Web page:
As I have mentioned before on this site, Horizon ETFs are a type of investment that allow traders to go long or short a particular market with 200% daily exposure. For example, this organization has two ETFs that track natural gas:
HNU-which stands for Horizon Natural gas Up
HND-which stands for Horizon Natural gas Down
This means that if in a given day, the price of natural gas rises by, say, 2%, then HNU should rise by about 4%, and HND should fall by about 4%.
Both of these ETFs were launched in mid-January 2008, with a price of $20.00 per share. What I was curious in finding out is what if you had purchased both of these ETF right from the start and held them to today. At first I thought that purchasing equal amounts of both ETFs would create a perfect hedge, with the gain of one fund offsetting the other. However, this was not the case.
Below is a chart showing HNU on the top panel, and HND on the bottom panel going back until the date these funds were launched:
If you click on the above image and read the annotations, you will see that if you had invested $10,000 into each fund on inception date, you would actually have produced a nice profit. The two funds, in other words, did not cancel each other out.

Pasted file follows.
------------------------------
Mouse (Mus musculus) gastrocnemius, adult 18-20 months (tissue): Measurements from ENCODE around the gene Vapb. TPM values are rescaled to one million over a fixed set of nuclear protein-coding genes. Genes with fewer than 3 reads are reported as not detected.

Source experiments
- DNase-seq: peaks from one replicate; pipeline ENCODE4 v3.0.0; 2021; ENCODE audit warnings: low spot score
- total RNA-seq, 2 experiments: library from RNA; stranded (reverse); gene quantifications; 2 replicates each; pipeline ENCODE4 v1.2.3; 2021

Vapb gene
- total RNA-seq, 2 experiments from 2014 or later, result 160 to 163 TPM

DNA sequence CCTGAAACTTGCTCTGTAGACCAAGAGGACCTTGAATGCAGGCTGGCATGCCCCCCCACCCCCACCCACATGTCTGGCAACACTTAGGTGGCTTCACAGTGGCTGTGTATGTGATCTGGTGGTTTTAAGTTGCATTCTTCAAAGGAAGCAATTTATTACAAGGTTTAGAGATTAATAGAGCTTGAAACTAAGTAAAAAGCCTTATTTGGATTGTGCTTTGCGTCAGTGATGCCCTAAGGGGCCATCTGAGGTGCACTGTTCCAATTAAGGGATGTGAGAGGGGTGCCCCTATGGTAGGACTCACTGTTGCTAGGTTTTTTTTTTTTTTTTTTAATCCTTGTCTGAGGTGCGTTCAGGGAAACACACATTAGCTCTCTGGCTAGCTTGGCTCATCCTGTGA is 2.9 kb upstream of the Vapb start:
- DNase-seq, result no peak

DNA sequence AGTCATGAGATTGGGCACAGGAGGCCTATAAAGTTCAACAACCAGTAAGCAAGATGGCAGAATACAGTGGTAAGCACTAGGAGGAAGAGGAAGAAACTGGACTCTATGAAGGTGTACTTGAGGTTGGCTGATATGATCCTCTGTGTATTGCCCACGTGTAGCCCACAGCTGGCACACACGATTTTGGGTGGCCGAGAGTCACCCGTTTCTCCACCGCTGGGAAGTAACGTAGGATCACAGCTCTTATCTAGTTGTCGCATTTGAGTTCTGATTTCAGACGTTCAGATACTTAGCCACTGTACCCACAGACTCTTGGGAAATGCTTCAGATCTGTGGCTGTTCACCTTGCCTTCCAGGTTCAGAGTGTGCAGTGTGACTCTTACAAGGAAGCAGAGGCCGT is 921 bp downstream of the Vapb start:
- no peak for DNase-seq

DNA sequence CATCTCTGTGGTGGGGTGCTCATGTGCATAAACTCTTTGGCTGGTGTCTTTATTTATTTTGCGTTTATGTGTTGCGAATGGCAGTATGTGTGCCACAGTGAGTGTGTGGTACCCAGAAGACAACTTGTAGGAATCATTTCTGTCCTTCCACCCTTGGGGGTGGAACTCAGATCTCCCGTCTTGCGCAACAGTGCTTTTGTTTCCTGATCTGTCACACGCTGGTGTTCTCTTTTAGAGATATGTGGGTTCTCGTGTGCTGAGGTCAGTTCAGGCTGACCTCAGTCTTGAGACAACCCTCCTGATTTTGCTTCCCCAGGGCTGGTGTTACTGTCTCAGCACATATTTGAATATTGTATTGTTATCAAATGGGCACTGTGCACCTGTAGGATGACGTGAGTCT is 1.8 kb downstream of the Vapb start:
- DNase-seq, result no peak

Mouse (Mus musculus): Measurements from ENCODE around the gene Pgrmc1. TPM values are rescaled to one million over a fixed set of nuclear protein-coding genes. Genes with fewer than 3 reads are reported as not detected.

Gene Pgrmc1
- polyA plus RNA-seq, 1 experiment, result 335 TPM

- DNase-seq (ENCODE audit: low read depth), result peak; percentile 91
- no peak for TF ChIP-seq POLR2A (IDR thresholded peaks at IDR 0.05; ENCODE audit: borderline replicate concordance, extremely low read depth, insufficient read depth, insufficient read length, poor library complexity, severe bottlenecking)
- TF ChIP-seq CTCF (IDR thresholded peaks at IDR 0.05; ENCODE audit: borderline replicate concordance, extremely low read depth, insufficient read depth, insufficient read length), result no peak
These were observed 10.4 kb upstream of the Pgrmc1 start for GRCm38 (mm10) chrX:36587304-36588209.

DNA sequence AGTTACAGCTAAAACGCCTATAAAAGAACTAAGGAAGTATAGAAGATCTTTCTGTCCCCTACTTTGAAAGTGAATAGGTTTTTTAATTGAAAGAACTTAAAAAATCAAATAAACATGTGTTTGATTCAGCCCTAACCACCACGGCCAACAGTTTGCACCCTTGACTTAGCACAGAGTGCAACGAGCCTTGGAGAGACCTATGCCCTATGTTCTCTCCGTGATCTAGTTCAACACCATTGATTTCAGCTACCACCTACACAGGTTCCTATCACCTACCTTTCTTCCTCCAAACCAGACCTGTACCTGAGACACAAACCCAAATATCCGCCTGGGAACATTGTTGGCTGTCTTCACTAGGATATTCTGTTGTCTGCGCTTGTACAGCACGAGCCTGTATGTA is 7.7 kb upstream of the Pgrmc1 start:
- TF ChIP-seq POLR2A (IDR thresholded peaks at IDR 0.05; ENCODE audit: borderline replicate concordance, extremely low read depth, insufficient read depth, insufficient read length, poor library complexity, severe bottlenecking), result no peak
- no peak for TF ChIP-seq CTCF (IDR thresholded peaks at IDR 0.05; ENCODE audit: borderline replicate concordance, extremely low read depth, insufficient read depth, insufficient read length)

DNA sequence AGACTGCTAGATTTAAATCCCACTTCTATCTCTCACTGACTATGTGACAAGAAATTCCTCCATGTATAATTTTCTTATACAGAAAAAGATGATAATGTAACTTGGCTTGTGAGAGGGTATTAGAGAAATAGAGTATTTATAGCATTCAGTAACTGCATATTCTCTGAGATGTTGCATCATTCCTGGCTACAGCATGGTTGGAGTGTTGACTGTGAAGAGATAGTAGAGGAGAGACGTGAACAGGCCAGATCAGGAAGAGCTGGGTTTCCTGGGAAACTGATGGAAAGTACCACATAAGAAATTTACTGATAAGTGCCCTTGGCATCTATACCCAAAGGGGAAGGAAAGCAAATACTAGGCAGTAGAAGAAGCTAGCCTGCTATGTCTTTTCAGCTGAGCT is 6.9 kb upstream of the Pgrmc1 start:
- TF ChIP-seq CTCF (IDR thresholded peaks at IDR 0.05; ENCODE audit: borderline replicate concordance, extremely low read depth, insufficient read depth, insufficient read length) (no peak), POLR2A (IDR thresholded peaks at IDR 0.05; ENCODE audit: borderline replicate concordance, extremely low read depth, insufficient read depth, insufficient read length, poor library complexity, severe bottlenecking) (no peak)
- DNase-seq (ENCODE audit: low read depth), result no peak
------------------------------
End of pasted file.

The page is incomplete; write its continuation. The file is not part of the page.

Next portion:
The reason for this is that as the price of natural gas rose, the balance of HNU was growing larger, and the balance of HND was becoming smaller. As this trend continued, the percentage change had a larger dollar value to work on with HNU and a smaller balance to work on with HND.
Put another way, the bull ETF has unlimited compounding potential upwards, but the bear ETF cannot reach zero, and its chart becomes what is know as asymptotic as it approaches the X axis of the chart.
Believe it or not, knowing this can be useful in the real world. Let's say you have $10,000 worth of energy stocks in your portfolio, and you feel that perhaps now you want to take out some insurance against a potential market correction. To do this you would buy $5,000 worth of HED, which will rise 2% for every 1% the Canadian energy sector falls.
At this moment your $10,000 position is hedged. But if energy stocks continue to rise, your insurance in HED will start eroding, which will mean that to remain hedged you will need to buy increasing amounts of HED to maintain the hedge. Conversely, if a correction in energy does in fact materialize, then you would become over hedged if you do not trim back your exposure to HED as the correction continues.
I still think these ETFs are an innovative product, and, luckily, a new set of these type of ETFs have just been released:
•S&P 500 Bull Plus ETF
•S&P 500 Bear Plus ETF
•NASDAQ-100 Bull Plus ETF
•NASDAQ-100 Bear Plus ETF
•MSCI Emerging Markets Bull Plus ETF
•MSCI Emerging Markets Bear Plus ETF
•U.S. Dollar Bull Plus ETF
•U.S. Dollar Bear Plus ETF
•U.S. 30-year Bond Bull Plus ETF
•U.S. 30-year Bond Bear Plus ETF